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Why are marketers so excited about the possibility of tracking dark social traffic? Not only is it the quantity of traffic found on dark social channels, but also the quality of traffic there.

Everyone seems to be talking about dark social these days. The term, coined by Alexis Madrigal of The Atlantic, refers to social traffic from previously untrackable sources, such as links shared via emails, messaging apps, and some mobile applications. This is opposed to traffic from open social platforms – Facebook, LinkedIn, Twitter, etc. – which is easily tracked.

Why all the excitement? For one thing, dark social traffic is estimated to be three times larger, by volume, than standard social media traffic. If that seems hard to believe, just think about how often your friends and relatives send you links over email. But it’s the quality of dark social traffic as much as the quantity that has so many marketers paying close attention.

The Intimacy Advantage

When someone you know sends you a private recommendation for a piece of content or a product, that’s a very powerful signal. It’s one-on-one messaging rather than the one-to-many messaging that takes place on a typical social channel. And the recipients of dark social links are, of course, handpicked by the sender. In other words, programmatic marketers who can tap into dark social are tapping into the same intimate relationships that make word-of-mouth marketing so effective. To continue reading please click the link below;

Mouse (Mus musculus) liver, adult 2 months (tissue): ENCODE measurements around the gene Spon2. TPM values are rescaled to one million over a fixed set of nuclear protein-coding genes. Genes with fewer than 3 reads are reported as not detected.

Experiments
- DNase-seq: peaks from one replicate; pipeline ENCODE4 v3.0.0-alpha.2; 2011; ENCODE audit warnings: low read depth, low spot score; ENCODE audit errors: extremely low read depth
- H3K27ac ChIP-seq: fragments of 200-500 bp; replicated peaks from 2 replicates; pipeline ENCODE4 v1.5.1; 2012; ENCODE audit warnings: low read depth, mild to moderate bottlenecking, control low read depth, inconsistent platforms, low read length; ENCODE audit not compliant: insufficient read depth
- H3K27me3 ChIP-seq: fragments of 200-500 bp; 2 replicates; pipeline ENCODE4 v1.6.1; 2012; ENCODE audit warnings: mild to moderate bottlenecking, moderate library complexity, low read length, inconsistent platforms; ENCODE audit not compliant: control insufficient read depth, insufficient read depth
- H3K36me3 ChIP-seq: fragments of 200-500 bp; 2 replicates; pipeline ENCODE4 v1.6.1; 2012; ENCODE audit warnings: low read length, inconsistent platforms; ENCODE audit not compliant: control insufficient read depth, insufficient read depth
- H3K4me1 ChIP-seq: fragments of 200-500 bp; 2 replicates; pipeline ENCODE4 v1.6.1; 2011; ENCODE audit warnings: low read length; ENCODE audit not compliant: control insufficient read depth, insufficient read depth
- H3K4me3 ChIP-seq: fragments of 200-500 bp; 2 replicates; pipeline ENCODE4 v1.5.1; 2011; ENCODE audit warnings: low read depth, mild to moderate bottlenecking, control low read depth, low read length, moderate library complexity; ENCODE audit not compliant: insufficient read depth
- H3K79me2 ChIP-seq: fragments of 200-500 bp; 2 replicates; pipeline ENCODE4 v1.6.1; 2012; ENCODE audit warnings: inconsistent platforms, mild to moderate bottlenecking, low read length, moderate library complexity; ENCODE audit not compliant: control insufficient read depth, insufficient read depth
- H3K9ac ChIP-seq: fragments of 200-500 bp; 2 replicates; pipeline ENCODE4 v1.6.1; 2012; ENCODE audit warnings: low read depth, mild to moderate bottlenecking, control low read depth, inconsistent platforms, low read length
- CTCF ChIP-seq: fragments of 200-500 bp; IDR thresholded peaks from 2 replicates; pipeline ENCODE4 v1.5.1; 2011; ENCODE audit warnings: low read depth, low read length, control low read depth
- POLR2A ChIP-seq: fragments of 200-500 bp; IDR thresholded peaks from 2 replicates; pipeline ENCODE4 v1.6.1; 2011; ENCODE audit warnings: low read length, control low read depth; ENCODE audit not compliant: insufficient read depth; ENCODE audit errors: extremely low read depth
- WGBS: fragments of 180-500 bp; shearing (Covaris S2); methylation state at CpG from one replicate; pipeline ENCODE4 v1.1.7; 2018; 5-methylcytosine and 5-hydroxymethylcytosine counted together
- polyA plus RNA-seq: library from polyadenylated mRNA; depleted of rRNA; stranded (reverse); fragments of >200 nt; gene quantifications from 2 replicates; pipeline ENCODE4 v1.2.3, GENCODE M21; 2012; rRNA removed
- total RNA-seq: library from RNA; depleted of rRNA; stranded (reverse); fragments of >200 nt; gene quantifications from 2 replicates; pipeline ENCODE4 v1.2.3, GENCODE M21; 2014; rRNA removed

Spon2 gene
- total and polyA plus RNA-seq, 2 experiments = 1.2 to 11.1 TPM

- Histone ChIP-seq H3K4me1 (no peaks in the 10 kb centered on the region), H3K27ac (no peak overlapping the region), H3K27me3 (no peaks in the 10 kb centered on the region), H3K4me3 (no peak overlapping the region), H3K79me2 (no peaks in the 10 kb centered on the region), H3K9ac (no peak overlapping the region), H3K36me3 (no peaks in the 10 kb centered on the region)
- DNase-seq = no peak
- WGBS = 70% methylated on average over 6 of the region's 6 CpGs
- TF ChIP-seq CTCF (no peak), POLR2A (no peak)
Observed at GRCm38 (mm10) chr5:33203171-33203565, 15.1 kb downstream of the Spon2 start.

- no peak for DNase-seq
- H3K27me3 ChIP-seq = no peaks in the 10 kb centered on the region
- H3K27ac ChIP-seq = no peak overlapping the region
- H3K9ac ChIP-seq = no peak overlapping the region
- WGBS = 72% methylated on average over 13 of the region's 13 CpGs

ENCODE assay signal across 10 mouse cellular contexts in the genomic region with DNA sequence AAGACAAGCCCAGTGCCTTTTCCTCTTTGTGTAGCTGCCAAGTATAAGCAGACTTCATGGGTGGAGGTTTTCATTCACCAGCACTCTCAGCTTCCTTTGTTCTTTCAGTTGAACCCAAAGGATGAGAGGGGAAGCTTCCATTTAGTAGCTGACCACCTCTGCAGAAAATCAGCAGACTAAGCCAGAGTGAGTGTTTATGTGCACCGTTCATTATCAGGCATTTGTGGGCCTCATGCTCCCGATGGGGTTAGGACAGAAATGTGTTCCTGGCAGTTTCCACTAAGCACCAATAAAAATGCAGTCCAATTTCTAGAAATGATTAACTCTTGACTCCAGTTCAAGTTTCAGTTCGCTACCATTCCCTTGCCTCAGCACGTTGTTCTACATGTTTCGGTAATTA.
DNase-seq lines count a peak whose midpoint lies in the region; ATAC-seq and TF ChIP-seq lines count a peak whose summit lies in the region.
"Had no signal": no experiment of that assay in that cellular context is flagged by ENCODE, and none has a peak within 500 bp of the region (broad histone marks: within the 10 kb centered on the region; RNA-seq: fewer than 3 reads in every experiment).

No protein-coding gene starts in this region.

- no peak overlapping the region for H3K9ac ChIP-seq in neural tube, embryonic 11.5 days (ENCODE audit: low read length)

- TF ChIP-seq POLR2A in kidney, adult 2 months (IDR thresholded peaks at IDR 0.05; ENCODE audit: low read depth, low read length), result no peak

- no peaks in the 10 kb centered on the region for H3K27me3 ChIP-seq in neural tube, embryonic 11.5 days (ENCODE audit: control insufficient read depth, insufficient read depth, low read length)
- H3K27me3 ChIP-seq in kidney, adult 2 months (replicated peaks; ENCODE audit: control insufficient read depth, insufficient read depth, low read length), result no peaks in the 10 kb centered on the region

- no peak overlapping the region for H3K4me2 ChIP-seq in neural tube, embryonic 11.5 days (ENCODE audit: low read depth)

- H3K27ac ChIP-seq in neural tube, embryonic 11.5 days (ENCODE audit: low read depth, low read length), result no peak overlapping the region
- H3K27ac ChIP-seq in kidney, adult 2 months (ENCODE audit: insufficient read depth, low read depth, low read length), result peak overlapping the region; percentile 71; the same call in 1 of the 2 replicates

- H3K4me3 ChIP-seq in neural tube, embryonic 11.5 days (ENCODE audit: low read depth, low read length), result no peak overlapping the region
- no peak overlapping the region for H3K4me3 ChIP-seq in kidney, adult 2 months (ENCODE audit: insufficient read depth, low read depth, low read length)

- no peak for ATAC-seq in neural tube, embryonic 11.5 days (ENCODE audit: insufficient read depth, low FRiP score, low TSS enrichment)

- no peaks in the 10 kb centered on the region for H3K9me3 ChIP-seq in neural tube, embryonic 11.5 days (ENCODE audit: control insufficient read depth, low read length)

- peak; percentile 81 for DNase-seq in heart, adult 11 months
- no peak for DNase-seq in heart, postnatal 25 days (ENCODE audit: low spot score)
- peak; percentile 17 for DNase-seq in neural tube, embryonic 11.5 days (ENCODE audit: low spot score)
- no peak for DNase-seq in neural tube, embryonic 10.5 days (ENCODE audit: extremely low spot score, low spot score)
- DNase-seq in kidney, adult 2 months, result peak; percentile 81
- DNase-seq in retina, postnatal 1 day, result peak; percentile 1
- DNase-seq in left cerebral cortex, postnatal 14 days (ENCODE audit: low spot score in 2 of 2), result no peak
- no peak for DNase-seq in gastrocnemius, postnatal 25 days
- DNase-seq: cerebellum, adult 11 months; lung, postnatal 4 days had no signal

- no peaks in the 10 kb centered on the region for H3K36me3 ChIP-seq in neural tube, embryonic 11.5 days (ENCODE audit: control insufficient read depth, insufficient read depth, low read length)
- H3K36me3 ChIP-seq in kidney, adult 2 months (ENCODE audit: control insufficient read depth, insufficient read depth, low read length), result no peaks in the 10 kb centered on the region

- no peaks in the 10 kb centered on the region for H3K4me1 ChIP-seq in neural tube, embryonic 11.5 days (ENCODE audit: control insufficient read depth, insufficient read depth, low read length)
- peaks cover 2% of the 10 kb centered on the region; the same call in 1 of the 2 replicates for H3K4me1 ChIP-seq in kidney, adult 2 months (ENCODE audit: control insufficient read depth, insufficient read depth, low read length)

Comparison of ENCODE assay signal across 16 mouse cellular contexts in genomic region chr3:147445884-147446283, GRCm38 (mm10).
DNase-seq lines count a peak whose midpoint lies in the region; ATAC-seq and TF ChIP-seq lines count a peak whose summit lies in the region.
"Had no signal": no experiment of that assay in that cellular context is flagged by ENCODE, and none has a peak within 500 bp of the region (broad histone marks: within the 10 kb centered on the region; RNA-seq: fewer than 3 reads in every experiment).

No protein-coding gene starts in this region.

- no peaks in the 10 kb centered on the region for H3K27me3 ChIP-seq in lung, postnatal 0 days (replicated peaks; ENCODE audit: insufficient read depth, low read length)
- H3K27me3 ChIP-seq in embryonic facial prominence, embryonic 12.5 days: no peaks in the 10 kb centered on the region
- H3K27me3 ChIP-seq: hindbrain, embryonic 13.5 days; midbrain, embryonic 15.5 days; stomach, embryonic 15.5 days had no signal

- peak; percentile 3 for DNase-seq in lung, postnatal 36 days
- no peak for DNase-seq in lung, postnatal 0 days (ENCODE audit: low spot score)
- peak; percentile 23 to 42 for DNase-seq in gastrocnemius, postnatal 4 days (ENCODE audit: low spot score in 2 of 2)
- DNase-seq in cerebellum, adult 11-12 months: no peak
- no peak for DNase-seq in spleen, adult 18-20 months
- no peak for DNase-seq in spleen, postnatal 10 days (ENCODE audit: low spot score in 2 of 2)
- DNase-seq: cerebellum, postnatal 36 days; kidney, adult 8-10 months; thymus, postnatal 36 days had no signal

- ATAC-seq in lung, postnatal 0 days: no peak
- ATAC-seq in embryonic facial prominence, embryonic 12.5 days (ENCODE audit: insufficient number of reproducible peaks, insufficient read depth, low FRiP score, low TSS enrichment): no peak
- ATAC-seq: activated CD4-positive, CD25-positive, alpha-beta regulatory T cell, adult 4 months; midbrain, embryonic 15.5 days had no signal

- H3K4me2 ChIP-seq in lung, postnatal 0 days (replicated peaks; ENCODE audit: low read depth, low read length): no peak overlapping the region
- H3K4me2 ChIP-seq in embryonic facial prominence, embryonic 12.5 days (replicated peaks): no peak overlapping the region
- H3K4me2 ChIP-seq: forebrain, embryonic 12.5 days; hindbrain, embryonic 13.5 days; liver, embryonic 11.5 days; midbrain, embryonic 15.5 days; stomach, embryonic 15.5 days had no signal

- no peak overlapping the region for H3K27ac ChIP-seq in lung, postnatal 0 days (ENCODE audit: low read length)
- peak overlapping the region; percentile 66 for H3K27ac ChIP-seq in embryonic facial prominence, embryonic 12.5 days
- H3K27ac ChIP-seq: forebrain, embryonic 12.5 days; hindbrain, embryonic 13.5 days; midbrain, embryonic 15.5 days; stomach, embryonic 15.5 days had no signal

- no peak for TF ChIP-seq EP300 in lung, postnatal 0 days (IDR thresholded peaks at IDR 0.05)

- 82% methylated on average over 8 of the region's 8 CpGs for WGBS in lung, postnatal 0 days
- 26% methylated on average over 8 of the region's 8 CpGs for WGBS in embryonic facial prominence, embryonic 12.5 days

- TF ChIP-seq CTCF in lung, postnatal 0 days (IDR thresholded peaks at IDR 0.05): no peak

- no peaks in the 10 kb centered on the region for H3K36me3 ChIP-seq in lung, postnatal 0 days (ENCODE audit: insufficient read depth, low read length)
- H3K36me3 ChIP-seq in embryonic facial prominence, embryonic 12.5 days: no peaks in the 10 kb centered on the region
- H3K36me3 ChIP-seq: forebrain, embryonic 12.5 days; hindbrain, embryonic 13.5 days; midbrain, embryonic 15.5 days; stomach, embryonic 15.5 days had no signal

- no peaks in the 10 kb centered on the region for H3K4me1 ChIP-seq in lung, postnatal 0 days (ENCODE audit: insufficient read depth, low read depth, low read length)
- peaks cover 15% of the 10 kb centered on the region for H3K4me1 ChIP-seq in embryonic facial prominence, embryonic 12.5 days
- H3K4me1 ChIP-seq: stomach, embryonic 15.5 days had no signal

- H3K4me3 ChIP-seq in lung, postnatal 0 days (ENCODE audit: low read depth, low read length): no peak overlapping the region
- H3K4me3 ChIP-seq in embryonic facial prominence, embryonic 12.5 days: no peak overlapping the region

Source: www.clickz.com

Facebook has made an about-face when it comes to organic reach. Last year, small businesses, bloggers and marketers complained that fewer fans were seeing their posts. Some saw their reach drop as low as 2 percent.

At the time, Facebook took exception to the implication that it was forcing paid ads onto marketers to make up for lost reach, claiming instead that the algorithm tweaks were meant only to filter out spam and non-engaging content. But Facebook recently admitted that organic reach is declining and is encouraging marketers to buy ads.

Earlier this month, AdAge obtained a Facebook sales deck that was sent out to its partners. In the document, titled “Generating business results on Facebook,” marketers are told they should consider paid distribution “to maximize delivery of your message in news feed.”

The business benefit of free distribution of content is lower on the list than “improve advertising effectiveness” and “lower cost for paid distribution.” In other words, says AdAge, the main reason to acquire fans isn’t to build a free distribution channel for content, it’s to make future Facebook ads work better.

A Facebook spokeswoman told AdAge, “We’re getting to a place where because more people are sharing more things, the best way to get your stuff seen if you’re a business is to pay for it.”

It used to be easier for brands to get their content in front of fans, but as the network has grown, so has the amount of posted content, and Facebook is not giving priority to brands in order to help them maintain the percentage of users they used to reach.

Many small businesses and brand strategists spent time building up their fan bases, but there is little benefit in that if only a few of those fans are seeing their posts. Users also miss out on a brand’s updates and content with which they’d like to engage if those brands aren’t spending money on Facebook ads.

And now Facebook is testing spammy video ads that play automatically. Really?

Social networks like Twitter, LinkedIn and Google+ are a safer bet for social media marketers in such an environment.

By Christie Barakat
*photo credit: mkhmarketing and Sean MacEntee, Flickr
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